And just as Americans nationwide have rallied behind the president since the Sept. 11 terrorist attacks, New Yorkers have united behind their mayor. More than nine in ten New Yorkers approve of the way Giuliani is handling the Sept. 11 attacks on the World Trade Center. He enjoys overwhelming support from New Yorkers of all races and political affiliations on this issue, and, if they could re-elect him for another term or an extension of this one, they would.
|Giuliani's Handling Of The Attacks|
Praise of Giuliani's handling of the attacks is nationwide. In a CBS News/New York Times poll conducted two weeks ago, 95 percent of all Americans approved of the way Giuliani was handling the attacks on the World Trade Center.
Consequently, Giuliani now receives an 85 percent overall approval rating from New Yorkers, the highest ever since he became the Mayor of New York City. This represents a 30-percentage point jump in his approval rating since just two months ago.
Even groups who traditionally have disapproved of Giuliani's handling of his job as New York City mayor, such as blacks and Hispanics, now approve of his job as mayor, and by very large margins: For example, nearly 70 percent of African Americans. Since Giuliani took office in 1993, polls have never recorded a majority of African Americans approving of Giuliani's job as mayor. Hispanics, who also frequently disapprove of Giuliani, now approve of how he is handling his job as mayor by 85 percent to 10 percent.
In fact, 54 percent of New Yorkers who are registered voters say they would vote for Giuliani in November if Giuliani were able to overcome the term-limits law and run for mayor again.
|Would You Vote For Giuliani Again?|
There are still significant differences by race and along party lines in whether people would vote for Giuliani. While 67 percent of white voters would vote for him if he were to run again, 68 percent of black voters say they would not vote for Giuliani. Hispanic voters are divided, with 47 percent saying they would vote for him if he ran again, and 43 percent saying they would not. Forty-four percent of Democrats would vote for Giuliani, a Republican, in November if he could run again; another 48 percent say they would not. Nearly all Republicans would vote for Giuliani in November if he could run again.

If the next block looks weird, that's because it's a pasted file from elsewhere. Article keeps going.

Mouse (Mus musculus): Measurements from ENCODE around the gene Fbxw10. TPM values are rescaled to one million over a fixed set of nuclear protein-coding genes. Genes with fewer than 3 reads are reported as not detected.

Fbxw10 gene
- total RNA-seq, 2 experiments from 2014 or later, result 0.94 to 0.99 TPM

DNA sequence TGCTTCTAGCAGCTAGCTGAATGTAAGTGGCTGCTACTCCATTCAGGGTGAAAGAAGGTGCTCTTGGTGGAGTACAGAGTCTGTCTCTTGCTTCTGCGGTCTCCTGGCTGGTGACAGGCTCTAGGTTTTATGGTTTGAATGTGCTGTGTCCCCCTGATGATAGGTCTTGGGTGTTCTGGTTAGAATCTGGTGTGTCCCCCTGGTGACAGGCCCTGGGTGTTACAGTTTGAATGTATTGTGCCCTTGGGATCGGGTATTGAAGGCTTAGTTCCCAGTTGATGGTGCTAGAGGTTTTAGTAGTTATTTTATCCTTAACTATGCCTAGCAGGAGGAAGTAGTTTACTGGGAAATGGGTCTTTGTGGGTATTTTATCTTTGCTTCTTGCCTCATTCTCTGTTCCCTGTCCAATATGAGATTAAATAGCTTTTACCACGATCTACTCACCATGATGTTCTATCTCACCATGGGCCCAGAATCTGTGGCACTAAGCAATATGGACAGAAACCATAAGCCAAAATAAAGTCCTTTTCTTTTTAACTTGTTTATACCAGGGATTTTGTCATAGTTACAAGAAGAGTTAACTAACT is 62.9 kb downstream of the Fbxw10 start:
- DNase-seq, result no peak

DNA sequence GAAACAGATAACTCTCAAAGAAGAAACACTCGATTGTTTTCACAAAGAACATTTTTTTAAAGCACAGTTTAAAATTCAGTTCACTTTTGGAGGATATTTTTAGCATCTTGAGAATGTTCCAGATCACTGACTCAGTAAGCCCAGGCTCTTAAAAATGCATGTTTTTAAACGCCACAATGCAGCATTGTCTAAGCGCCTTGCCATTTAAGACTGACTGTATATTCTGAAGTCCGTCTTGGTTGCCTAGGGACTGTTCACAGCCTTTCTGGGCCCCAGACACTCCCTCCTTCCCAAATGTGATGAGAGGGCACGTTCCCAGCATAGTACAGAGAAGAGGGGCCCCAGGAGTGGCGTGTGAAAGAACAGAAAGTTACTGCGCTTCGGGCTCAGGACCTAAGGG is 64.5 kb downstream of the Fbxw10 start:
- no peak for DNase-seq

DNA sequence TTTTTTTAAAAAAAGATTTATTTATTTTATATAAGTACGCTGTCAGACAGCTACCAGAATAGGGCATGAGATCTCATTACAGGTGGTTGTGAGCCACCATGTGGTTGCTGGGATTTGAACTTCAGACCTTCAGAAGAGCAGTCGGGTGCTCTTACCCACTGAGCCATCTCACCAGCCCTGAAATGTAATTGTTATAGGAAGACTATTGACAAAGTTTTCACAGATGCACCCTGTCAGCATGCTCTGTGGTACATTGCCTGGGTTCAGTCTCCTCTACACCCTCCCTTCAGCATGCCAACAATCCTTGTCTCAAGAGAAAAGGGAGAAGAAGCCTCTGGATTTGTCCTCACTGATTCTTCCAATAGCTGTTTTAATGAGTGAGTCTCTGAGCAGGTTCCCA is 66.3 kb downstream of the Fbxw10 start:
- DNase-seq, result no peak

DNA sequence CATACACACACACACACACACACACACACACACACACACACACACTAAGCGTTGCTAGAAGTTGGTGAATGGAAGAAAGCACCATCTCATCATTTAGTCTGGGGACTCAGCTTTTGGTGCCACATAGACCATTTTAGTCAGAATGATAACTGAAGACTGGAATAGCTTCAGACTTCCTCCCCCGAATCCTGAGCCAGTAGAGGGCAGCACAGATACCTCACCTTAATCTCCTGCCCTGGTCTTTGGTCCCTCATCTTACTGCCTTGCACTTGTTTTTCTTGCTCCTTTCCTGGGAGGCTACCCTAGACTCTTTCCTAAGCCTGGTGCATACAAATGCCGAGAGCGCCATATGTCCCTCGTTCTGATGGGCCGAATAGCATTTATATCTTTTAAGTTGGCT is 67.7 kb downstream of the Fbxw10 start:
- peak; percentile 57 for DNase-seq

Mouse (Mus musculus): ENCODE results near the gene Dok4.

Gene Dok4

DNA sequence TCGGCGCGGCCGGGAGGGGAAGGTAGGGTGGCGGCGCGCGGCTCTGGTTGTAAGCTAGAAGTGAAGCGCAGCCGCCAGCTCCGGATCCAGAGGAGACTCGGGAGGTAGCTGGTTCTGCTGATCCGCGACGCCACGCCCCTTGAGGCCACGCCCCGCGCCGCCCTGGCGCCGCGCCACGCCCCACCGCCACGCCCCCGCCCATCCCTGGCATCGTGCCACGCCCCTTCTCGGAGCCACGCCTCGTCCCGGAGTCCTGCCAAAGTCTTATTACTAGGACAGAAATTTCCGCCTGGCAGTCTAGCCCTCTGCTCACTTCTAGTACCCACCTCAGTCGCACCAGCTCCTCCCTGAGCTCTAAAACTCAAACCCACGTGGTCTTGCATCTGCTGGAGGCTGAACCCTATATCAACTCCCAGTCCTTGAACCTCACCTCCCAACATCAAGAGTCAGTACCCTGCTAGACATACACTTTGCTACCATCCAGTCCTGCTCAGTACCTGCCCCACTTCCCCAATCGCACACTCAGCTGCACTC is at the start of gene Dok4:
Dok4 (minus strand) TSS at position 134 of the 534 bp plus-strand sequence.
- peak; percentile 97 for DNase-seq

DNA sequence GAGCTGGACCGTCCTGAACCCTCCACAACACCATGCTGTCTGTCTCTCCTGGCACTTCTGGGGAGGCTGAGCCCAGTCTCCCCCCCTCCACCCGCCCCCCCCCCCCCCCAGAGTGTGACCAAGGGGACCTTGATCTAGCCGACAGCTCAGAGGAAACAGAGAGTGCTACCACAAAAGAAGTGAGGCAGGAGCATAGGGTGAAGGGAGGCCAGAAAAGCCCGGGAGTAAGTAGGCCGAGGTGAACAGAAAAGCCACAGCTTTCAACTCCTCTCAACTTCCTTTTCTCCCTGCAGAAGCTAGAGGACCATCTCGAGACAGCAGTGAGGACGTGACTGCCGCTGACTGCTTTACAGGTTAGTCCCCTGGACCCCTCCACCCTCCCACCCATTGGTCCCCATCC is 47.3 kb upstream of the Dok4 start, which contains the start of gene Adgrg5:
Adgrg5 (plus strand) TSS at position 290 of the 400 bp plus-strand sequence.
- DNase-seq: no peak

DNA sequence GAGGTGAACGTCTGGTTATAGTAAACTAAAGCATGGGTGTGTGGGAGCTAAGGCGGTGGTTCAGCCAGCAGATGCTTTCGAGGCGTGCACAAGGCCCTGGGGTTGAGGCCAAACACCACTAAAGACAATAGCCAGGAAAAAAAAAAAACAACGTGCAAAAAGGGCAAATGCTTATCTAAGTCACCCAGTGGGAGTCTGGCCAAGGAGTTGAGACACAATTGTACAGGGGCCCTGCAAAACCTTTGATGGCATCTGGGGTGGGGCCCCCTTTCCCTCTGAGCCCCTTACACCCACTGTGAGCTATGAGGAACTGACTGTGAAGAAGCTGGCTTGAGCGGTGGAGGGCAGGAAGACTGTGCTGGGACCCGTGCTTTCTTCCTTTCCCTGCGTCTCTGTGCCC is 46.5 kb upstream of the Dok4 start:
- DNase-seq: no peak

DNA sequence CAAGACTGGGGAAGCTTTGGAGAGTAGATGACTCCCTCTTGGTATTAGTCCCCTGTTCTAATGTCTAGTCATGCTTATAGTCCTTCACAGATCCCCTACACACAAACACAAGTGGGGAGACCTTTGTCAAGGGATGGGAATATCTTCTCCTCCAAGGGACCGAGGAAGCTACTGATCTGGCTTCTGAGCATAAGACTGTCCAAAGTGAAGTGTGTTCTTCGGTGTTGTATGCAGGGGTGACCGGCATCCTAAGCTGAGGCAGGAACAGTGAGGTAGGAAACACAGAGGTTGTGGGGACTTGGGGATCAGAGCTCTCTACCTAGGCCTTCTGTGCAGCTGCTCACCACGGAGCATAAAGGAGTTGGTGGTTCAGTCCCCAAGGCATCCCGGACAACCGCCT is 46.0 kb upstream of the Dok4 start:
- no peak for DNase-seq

Many New Yorkers want to see Giuliani stay around at least for a while after his current term in office ends on December 31, 2001. Six in ten New York City voters would like to either extend Giuliani's term so that he can serve as mayor for an additional three months, as Giuliani proposed to the mayoral candidates, or change the term-limit rule and make it possible for him to run again in November and serve another full term if he wins. Only 37 percent say Giuliani should leave office when his current term is up.
What Should Happen To Mayor Giuliani?
The New Mayor
This poll was conducted in the days preceding the Democratic runoff for the New York City mayoral nomination, with a month to go before the Nov. 6 election. After eight years with Giuliani as mayor, there are mixed feelings among New Yorkers about life in New York City with a new mayor. Nearly half say they are confident about life in the city with a new mayor, while 43 percent say they are uneasy.
Feel Confident About NYC With A New Mayor?
Republicans, Giuliani's strongest supporters, are the most likely to be uneasy about the next mayor, while most Democrats are confident. Women, who express more concern about the future on many questions in this survey, are more likely to be uneasy than men are.
Of all the problems facing New York City, voters most want the next mayor to concentrate on long-term issues of crime and education, mentioned by 21 percent and 20 percent respectively; the problem of rebuilding the city is next, mentioned by 14 percent. Those issues are followed by the economy at percent.
Aside from Giuliani receiving high approval ratings on his handling of the terrorist attack on the World Trade Center, New York voters agree that life in the city has generally gotten better under his reign as mayor of New York. Sixty-nine percent say life in New York has gotten better in the last four years, 21 percent say life has stayed about the same, and only 7 percent of voters think it has gotten worse.
This poll was conducted among a citywide random sample of 983 adults, interviewed by telephone October 6-9, 2001. The error due to sampling could be plus or minus three percentage points for results based on the entire sample.
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